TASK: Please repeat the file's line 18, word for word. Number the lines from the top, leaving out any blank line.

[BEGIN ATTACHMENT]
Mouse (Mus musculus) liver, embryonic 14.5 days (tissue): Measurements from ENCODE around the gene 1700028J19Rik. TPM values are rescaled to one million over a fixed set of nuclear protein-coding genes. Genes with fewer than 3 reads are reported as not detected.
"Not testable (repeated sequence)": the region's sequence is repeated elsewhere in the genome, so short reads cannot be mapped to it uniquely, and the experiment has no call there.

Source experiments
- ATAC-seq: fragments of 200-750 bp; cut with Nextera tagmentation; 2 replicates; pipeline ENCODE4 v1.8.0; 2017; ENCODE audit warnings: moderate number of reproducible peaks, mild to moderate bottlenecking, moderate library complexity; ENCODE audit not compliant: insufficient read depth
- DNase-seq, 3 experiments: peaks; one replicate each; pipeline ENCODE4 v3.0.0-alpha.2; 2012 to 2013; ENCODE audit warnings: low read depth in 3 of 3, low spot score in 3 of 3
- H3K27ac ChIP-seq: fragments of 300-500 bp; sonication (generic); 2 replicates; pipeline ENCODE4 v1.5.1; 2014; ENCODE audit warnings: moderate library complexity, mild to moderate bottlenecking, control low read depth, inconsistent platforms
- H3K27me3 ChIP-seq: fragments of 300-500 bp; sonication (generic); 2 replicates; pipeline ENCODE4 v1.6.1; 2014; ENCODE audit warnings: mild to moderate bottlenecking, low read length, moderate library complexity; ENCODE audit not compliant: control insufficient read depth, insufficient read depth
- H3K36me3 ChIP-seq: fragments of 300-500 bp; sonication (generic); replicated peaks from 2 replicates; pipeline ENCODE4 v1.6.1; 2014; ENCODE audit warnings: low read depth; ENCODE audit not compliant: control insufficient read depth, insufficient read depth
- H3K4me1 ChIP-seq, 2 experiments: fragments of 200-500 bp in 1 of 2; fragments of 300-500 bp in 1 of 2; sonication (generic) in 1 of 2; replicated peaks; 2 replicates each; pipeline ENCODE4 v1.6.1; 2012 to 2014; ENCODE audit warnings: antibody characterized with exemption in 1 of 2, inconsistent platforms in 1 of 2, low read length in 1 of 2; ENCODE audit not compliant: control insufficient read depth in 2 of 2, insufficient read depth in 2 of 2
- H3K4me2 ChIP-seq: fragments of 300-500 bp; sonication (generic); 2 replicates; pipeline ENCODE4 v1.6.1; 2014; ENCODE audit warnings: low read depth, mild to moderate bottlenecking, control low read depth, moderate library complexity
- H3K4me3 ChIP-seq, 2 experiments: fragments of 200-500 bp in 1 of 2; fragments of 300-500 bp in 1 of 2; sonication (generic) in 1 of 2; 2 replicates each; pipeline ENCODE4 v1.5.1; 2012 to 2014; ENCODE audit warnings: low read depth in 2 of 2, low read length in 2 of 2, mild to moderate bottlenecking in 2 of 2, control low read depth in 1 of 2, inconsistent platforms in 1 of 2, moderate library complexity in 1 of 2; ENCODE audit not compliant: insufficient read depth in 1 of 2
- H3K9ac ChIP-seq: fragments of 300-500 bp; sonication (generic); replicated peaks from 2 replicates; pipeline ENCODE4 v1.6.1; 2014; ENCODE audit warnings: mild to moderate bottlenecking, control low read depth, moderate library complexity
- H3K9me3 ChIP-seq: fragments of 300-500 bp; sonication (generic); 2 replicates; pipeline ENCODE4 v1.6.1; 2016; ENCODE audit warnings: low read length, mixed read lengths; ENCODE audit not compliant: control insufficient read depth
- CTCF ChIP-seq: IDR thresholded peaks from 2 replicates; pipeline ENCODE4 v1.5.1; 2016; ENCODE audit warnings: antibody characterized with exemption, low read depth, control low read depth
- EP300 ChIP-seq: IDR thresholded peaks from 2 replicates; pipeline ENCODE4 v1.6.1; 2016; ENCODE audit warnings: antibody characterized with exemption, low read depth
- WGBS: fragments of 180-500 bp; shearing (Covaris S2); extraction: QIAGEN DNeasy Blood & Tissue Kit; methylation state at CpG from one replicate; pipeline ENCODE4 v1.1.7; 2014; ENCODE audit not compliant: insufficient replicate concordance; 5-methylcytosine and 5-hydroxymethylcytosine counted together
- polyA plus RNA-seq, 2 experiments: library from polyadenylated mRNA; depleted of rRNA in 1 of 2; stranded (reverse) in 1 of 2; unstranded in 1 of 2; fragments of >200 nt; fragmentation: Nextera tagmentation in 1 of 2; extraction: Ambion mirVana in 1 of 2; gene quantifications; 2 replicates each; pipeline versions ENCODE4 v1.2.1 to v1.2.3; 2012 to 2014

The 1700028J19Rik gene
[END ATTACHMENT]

The 1700028J19Rik gene